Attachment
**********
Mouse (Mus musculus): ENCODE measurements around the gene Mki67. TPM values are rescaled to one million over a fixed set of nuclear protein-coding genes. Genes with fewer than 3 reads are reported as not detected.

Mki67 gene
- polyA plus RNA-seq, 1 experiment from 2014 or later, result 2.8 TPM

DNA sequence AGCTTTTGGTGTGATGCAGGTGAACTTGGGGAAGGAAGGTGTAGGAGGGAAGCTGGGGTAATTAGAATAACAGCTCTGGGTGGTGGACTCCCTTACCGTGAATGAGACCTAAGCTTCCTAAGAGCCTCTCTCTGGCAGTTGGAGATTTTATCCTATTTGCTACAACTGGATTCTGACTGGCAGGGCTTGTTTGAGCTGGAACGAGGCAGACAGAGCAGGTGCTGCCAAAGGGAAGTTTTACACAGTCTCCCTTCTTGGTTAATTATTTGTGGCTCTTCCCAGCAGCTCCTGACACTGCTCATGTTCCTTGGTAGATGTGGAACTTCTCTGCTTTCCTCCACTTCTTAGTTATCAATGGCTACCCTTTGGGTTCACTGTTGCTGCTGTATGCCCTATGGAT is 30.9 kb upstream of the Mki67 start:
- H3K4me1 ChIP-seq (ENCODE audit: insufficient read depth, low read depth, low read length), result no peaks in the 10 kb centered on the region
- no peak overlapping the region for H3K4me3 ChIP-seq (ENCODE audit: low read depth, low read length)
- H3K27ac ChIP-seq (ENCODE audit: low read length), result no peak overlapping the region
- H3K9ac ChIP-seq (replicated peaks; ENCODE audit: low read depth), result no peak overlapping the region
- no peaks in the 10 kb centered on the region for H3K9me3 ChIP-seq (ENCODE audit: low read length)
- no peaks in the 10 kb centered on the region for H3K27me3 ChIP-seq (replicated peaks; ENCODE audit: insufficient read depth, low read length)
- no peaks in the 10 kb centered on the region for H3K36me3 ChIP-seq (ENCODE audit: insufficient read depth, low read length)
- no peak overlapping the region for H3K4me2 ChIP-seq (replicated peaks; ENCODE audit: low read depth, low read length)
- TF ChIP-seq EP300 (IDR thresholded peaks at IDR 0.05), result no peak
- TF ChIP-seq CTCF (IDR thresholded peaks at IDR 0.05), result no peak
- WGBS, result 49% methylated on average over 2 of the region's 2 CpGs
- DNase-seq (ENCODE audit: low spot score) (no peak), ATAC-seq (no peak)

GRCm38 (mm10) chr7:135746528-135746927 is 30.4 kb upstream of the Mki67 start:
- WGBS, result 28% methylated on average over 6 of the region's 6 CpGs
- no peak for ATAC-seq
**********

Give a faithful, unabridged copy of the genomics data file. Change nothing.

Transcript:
Mouse (Mus musculus): ENCODE measurements around the gene Mki67. TPM values are rescaled to one million over a fixed set of nuclear protein-coding genes. Genes with fewer than 3 reads are reported as not detected.

Mki67 gene
- polyA plus RNA-seq, 1 experiment from 2014 or later, result 2.8 TPM

DNA sequence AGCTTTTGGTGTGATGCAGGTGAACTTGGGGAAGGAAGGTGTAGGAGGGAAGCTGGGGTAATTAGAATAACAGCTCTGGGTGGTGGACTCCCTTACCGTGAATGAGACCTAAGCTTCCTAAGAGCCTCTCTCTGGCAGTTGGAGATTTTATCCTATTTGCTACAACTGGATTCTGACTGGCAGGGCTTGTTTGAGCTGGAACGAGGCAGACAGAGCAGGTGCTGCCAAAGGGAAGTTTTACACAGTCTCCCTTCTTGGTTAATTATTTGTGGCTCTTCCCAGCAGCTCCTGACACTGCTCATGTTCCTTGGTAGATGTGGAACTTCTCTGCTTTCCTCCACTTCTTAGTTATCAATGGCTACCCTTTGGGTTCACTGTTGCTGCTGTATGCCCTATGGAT is 30.9 kb upstream of the Mki67 start:
- H3K4me1 ChIP-seq (ENCODE audit: insufficient read depth, low read depth, low read length), result no peaks in the 10 kb centered on the region
- no peak overlapping the region for H3K4me3 ChIP-seq (ENCODE audit: low read depth, low read length)
- H3K27ac ChIP-seq (ENCODE audit: low read length), result no peak overlapping the region
- H3K9ac ChIP-seq (replicated peaks; ENCODE audit: low read depth), result no peak overlapping the region
- no peaks in the 10 kb centered on the region for H3K9me3 ChIP-seq (ENCODE audit: low read length)
- no peaks in the 10 kb centered on the region for H3K27me3 ChIP-seq (replicated peaks; ENCODE audit: insufficient read depth, low read length)
- no peaks in the 10 kb centered on the region for H3K36me3 ChIP-seq (ENCODE audit: insufficient read depth, low read length)
- no peak overlapping the region for H3K4me2 ChIP-seq (replicated peaks; ENCODE audit: low read depth, low read length)
- TF ChIP-seq EP300 (IDR thresholded peaks at IDR 0.05), result no peak
- TF ChIP-seq CTCF (IDR thresholded peaks at IDR 0.05), result no peak
- WGBS, result 49% methylated on average over 2 of the region's 2 CpGs
- DNase-seq (ENCODE audit: low spot score) (no peak), ATAC-seq (no peak)

GRCm38 (mm10) chr7:135746528-135746927 is 30.4 kb upstream of the Mki67 start:
- WGBS, result 28% methylated on average over 6 of the region's 6 CpGs
- no peak for ATAC-seq